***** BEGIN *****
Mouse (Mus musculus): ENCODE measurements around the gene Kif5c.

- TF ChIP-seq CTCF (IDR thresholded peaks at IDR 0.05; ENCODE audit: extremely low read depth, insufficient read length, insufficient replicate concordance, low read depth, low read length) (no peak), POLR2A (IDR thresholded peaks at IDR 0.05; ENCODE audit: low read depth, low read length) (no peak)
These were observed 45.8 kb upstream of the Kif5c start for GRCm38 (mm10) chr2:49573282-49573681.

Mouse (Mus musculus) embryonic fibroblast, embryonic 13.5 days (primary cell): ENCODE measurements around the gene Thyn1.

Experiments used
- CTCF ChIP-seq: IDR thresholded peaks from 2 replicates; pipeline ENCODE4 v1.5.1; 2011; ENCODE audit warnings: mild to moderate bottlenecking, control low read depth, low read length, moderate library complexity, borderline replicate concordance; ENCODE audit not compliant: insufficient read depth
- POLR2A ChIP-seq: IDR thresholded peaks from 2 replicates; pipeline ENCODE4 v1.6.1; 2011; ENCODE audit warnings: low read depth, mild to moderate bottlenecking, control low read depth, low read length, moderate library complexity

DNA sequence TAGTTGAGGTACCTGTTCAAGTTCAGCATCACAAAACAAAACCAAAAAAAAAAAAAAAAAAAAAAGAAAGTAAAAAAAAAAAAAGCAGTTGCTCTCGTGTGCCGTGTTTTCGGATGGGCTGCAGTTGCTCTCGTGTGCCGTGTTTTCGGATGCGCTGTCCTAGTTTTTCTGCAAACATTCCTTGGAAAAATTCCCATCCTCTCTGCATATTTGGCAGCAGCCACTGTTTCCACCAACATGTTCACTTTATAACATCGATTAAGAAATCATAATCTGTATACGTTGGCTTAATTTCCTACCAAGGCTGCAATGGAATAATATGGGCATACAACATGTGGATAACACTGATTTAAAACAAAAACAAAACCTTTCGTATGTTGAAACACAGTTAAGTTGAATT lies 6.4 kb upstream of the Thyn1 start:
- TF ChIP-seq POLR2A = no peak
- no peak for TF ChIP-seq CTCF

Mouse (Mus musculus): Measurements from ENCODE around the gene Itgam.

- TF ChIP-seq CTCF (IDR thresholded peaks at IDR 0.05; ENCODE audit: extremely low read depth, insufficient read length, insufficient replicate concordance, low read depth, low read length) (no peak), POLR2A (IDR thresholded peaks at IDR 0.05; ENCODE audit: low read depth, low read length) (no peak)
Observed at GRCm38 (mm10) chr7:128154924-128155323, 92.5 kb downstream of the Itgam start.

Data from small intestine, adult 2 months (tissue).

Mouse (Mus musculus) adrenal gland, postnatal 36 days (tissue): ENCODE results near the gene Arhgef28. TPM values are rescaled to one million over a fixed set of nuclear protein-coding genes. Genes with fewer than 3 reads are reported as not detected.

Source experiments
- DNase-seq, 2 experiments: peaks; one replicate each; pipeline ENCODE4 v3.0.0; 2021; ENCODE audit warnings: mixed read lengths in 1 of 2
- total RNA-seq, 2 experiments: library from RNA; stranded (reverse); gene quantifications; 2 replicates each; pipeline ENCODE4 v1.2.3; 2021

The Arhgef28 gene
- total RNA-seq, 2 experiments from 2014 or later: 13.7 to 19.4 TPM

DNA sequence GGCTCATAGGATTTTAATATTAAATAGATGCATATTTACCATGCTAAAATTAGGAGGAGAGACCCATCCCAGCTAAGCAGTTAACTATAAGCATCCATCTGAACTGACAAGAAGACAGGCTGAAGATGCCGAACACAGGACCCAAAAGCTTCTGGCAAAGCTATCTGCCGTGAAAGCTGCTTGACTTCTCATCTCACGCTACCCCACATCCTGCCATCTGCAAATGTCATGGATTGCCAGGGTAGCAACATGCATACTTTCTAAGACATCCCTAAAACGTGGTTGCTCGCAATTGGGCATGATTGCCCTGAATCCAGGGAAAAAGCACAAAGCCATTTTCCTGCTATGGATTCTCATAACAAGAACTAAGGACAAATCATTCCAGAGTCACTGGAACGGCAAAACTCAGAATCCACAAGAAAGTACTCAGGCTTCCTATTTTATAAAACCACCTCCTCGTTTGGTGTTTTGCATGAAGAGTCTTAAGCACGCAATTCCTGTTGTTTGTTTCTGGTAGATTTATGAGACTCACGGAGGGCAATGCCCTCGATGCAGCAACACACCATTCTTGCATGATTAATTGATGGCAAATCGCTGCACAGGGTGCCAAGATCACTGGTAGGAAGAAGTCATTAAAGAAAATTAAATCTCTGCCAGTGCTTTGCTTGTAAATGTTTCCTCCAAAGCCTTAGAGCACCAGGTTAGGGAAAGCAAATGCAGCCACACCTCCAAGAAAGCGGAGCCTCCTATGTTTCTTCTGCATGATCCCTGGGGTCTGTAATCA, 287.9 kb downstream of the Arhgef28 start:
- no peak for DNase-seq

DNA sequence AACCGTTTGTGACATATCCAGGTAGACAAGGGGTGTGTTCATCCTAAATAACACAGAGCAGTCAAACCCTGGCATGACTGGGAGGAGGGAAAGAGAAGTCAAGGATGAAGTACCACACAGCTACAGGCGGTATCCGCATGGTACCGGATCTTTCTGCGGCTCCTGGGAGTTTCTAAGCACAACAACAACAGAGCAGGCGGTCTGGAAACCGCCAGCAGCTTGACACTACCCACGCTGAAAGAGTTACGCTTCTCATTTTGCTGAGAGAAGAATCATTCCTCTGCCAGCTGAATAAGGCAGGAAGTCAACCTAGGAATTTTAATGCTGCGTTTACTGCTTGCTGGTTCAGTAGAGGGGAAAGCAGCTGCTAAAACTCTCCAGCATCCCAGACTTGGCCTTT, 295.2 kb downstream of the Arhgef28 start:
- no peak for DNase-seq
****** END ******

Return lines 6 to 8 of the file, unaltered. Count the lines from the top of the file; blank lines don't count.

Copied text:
- CTCF ChIP-seq: IDR thresholded peaks from 2 replicates; pipeline ENCODE4 v1.5.1; 2011; ENCODE audit warnings: mild to moderate bottlenecking, control low read depth, low read length, moderate library complexity, borderline replicate concordance; ENCODE audit not compliant: insufficient read depth
- POLR2A ChIP-seq: IDR thresholded peaks from 2 replicates; pipeline ENCODE4 v1.6.1; 2011; ENCODE audit warnings: low read depth, mild to moderate bottlenecking, control low read depth, low read length, moderate library complexity

DNA sequence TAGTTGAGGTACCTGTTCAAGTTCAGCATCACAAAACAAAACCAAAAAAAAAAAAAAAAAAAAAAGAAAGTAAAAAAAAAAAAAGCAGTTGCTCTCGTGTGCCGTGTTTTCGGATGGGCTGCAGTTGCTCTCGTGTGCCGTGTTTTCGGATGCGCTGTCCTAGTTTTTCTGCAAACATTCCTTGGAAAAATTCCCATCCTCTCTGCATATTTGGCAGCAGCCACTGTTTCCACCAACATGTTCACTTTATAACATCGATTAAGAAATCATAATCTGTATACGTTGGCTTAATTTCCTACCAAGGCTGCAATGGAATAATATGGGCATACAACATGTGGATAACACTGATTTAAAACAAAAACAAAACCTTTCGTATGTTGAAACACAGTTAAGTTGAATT lies 6.4 kb upstream of the Thyn1 start: